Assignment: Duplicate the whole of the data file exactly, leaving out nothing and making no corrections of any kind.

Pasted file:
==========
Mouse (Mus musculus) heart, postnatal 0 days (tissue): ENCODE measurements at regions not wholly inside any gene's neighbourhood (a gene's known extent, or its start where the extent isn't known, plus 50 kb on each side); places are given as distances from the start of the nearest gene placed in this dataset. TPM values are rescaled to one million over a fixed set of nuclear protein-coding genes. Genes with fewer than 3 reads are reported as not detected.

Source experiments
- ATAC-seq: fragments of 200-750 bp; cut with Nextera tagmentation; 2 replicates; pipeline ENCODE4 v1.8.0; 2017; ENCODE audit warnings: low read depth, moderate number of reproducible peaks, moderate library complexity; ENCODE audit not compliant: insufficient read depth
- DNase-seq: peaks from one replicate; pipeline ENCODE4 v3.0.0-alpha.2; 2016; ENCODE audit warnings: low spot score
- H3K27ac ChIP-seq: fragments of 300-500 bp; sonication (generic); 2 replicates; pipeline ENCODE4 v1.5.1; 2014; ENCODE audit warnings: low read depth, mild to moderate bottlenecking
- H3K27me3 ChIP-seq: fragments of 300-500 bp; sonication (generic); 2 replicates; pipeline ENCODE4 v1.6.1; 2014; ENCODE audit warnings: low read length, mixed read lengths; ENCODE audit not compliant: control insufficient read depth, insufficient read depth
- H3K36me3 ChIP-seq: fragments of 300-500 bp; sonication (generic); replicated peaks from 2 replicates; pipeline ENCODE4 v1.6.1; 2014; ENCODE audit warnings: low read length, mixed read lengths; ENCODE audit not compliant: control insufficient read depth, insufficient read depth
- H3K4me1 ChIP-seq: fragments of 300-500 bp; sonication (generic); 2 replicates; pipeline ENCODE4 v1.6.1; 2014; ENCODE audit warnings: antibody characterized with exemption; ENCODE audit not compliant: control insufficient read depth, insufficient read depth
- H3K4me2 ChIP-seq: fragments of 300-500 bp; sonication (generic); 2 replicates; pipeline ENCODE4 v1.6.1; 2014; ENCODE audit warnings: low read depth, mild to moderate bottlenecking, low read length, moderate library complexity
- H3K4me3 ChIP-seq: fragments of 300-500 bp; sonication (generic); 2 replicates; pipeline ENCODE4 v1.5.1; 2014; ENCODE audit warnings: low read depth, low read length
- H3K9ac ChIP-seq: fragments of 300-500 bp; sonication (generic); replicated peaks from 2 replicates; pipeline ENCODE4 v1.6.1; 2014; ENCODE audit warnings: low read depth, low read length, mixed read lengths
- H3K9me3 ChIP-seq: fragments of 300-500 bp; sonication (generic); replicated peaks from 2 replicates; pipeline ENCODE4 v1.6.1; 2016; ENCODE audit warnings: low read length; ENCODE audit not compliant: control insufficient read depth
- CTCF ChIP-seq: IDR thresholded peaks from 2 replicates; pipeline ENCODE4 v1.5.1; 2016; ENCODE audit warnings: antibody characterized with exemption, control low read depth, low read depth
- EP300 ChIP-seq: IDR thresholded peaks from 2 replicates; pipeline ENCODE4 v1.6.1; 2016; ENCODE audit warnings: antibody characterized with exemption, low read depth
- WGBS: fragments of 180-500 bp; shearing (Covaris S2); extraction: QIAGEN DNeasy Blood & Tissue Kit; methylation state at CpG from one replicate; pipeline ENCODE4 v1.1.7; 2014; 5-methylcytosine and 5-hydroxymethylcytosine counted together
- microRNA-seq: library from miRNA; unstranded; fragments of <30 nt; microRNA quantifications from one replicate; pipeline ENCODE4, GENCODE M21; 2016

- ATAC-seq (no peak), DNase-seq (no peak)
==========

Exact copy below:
Mouse (Mus musculus) heart, postnatal 0 days (tissue): ENCODE measurements at regions not wholly inside any gene's neighbourhood (a gene's known extent, or its start where the extent isn't known, plus 50 kb on each side); places are given as distances from the start of the nearest gene placed in this dataset. TPM values are rescaled to one million over a fixed set of nuclear protein-coding genes. Genes with fewer than 3 reads are reported as not detected.

Source experiments
- ATAC-seq: fragments of 200-750 bp; cut with Nextera tagmentation; 2 replicates; pipeline ENCODE4 v1.8.0; 2017; ENCODE audit warnings: low read depth, moderate number of reproducible peaks, moderate library complexity; ENCODE audit not compliant: insufficient read depth
- DNase-seq: peaks from one replicate; pipeline ENCODE4 v3.0.0-alpha.2; 2016; ENCODE audit warnings: low spot score
- H3K27ac ChIP-seq: fragments of 300-500 bp; sonication (generic); 2 replicates; pipeline ENCODE4 v1.5.1; 2014; ENCODE audit warnings: low read depth, mild to moderate bottlenecking
- H3K27me3 ChIP-seq: fragments of 300-500 bp; sonication (generic); 2 replicates; pipeline ENCODE4 v1.6.1; 2014; ENCODE audit warnings: low read length, mixed read lengths; ENCODE audit not compliant: control insufficient read depth, insufficient read depth
- H3K36me3 ChIP-seq: fragments of 300-500 bp; sonication (generic); replicated peaks from 2 replicates; pipeline ENCODE4 v1.6.1; 2014; ENCODE audit warnings: low read length, mixed read lengths; ENCODE audit not compliant: control insufficient read depth, insufficient read depth
- H3K4me1 ChIP-seq: fragments of 300-500 bp; sonication (generic); 2 replicates; pipeline ENCODE4 v1.6.1; 2014; ENCODE audit warnings: antibody characterized with exemption; ENCODE audit not compliant: control insufficient read depth, insufficient read depth
- H3K4me2 ChIP-seq: fragments of 300-500 bp; sonication (generic); 2 replicates; pipeline ENCODE4 v1.6.1; 2014; ENCODE audit warnings: low read depth, mild to moderate bottlenecking, low read length, moderate library complexity
- H3K4me3 ChIP-seq: fragments of 300-500 bp; sonication (generic); 2 replicates; pipeline ENCODE4 v1.5.1; 2014; ENCODE audit warnings: low read depth, low read length
- H3K9ac ChIP-seq: fragments of 300-500 bp; sonication (generic); replicated peaks from 2 replicates; pipeline ENCODE4 v1.6.1; 2014; ENCODE audit warnings: low read depth, low read length, mixed read lengths
- H3K9me3 ChIP-seq: fragments of 300-500 bp; sonication (generic); replicated peaks from 2 replicates; pipeline ENCODE4 v1.6.1; 2016; ENCODE audit warnings: low read length; ENCODE audit not compliant: control insufficient read depth
- CTCF ChIP-seq: IDR thresholded peaks from 2 replicates; pipeline ENCODE4 v1.5.1; 2016; ENCODE audit warnings: antibody characterized with exemption, control low read depth, low read depth
- EP300 ChIP-seq: IDR thresholded peaks from 2 replicates; pipeline ENCODE4 v1.6.1; 2016; ENCODE audit warnings: antibody characterized with exemption, low read depth
- WGBS: fragments of 180-500 bp; shearing (Covaris S2); extraction: QIAGEN DNeasy Blood & Tissue Kit; methylation state at CpG from one replicate; pipeline ENCODE4 v1.1.7; 2014; 5-methylcytosine and 5-hydroxymethylcytosine counted together
- microRNA-seq: library from miRNA; unstranded; fragments of <30 nt; microRNA quantifications from one replicate; pipeline ENCODE4, GENCODE M21; 2016

- ATAC-seq (no peak), DNase-seq (no peak)